Faith Talk: Forgiveness for Christmas

Faith Talk: Forgiveness for Christmas

Yesterday three gorgeous young members of our chuch took the reigns to each deliver two-minute sermons. One spoke on faith, another hope, another love. They were remarkable. I had to quell the tears (which is what I'll be doing again this Saturday watching my nieces at their ballet concert).

Oftentimes in Christian circles we get so caught up in theology and doctrine and church politics that the essence of our faith becomes clouded. Conversely, "non believers" become so self reliant, so hardened or dependent on their own resourcefulness and resolve, that they lose all those childlike qualities (fun, wonder, dependence, creativity, trust, forgiveness, hopeful anticipation) that can bring joy in life; the kind of joy that Christmas is all about. This isn't always our fault.

'Divided Lives', the cover feature in the latest The Weekend Australian Magazine, brought to the surface some of my own childhood experience. Christine Jackman painted a disturbing picture of the effects on children of post-divorce shared parenting: the anguish and anxiety felt by children whose parents can't provide for them the sort of stable upbringing other children take for granted.

No ifs, ands or buts, watching your parents go through a divorce can't not affect you, however you might rationalise it (now I get two Christmases; now I don't have to listen to them fight; now I have no discipline in my life because mum and dad want my love not my wrath – whee!). It's only now, with divorce so common amongst the Baby Boomer generation, that we are beginning to talk about its effects.

This much we know about shared parenting arrangements in Australia, writes Jackman, pointing to the Howard Government legislation that endorsed "shared parenting as the preferred outcome for children of all ages": they are unstable, they can be highly distressing, they are a developmental disaster, particularly in highly charged hostile divorce cases.

"One of my pet hates is that myth that says ‘kids are resilient’," child psychologist Jennifer McIntosh told Jackman. "We assume kids are resilient but that’s something that’s built and developed, in the right environment, over time. It’s not something they pack up and carry around with them in their overnight bag between Mum’s and Dad’s."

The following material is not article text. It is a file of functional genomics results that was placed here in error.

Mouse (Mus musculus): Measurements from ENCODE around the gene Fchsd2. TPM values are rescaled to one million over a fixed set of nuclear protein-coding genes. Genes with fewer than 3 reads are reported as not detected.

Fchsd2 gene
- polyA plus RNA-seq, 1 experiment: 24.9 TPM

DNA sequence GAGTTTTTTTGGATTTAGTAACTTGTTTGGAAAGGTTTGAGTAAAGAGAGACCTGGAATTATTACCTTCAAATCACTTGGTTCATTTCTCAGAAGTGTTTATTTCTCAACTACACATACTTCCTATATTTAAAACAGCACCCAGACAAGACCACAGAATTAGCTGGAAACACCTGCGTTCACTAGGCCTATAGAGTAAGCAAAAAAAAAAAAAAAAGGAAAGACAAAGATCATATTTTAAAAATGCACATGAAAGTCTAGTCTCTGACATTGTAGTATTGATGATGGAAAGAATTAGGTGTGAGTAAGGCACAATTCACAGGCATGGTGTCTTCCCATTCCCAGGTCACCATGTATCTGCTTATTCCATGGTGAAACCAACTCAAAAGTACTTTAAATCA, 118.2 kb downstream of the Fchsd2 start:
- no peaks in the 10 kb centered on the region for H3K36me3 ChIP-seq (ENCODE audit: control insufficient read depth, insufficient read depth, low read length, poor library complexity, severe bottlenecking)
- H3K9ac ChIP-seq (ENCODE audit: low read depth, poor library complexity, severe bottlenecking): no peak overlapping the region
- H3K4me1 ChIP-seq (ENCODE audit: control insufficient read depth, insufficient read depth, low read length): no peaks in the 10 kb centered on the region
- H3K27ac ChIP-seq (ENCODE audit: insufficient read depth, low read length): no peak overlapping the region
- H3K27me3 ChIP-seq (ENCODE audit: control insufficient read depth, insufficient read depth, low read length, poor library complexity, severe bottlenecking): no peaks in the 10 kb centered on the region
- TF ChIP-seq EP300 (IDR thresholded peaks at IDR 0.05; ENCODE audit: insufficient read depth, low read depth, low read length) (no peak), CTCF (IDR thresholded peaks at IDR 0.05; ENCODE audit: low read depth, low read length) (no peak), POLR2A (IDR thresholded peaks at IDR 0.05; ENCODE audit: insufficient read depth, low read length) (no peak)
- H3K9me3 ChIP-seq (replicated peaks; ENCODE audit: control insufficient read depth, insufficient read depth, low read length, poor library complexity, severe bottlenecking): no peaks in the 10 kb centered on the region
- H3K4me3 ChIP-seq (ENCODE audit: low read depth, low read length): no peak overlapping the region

Of course, as Jackman notes, many parents manage well: they are civil, maintain a healthy relationship with their ex-spouse and do the best they can to provide their children with a stable, loving environment. But still more get mired in the heartache, angered by the hurt, and children do get caught in the crossfire. They can't NOT. Divorce is messy.

I'm not going to go into the details of my own parents' divorce; suffice to say that my inherited tendency towards anxiety was exacerbated by the process. I love my mum and dad: they are tops. But I do feel that perhaps they were let down by society's general permissiveness about divorce and by a lack of knowledge about the effects on children and substantive support mechanisms.

For all these reasons, I absolutely condone in-school support, such as school chaplains, World Vision's Kids' Hope program and other intermediaries; I high five any parents who cotton onto their issues early on and resolve to work through them in order to preserve their marriage (never, ever easy) for their children; and I am grateful to have witnessed first-hand what a loving, stable, happy marriage and home looks like (thanks, in-laws'!).